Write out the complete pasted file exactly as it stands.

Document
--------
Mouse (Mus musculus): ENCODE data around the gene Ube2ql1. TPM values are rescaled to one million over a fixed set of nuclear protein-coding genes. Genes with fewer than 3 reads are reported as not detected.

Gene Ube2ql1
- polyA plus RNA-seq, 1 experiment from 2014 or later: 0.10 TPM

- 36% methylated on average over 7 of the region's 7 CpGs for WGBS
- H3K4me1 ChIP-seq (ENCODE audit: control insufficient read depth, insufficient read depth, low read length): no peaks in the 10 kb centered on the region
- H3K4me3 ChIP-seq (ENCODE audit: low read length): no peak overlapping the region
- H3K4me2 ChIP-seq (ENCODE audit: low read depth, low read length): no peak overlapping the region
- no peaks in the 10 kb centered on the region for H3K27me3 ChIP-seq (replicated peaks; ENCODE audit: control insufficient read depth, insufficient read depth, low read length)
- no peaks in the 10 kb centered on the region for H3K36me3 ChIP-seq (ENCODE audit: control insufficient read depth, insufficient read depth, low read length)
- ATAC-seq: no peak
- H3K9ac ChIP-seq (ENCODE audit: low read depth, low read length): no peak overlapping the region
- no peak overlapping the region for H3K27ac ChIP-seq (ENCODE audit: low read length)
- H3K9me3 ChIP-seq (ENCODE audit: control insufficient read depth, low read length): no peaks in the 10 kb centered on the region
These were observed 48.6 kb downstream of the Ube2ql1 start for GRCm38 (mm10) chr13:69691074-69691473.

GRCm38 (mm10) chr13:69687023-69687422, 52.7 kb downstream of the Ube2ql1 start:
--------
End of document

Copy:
Mouse (Mus musculus): ENCODE data around the gene Ube2ql1. TPM values are rescaled to one million over a fixed set of nuclear protein-coding genes. Genes with fewer than 3 reads are reported as not detected.

Gene Ube2ql1
- polyA plus RNA-seq, 1 experiment from 2014 or later: 0.10 TPM

- 36% methylated on average over 7 of the region's 7 CpGs for WGBS
- H3K4me1 ChIP-seq (ENCODE audit: control insufficient read depth, insufficient read depth, low read length): no peaks in the 10 kb centered on the region
- H3K4me3 ChIP-seq (ENCODE audit: low read length): no peak overlapping the region
- H3K4me2 ChIP-seq (ENCODE audit: low read depth, low read length): no peak overlapping the region
- no peaks in the 10 kb centered on the region for H3K27me3 ChIP-seq (replicated peaks; ENCODE audit: control insufficient read depth, insufficient read depth, low read length)
- no peaks in the 10 kb centered on the region for H3K36me3 ChIP-seq (ENCODE audit: control insufficient read depth, insufficient read depth, low read length)
- ATAC-seq: no peak
- H3K9ac ChIP-seq (ENCODE audit: low read depth, low read length): no peak overlapping the region
- no peak overlapping the region for H3K27ac ChIP-seq (ENCODE audit: low read length)
- H3K9me3 ChIP-seq (ENCODE audit: control insufficient read depth, low read length): no peaks in the 10 kb centered on the region
These were observed 48.6 kb downstream of the Ube2ql1 start for GRCm38 (mm10) chr13:69691074-69691473.

GRCm38 (mm10) chr13:69687023-69687422, 52.7 kb downstream of the Ube2ql1 start: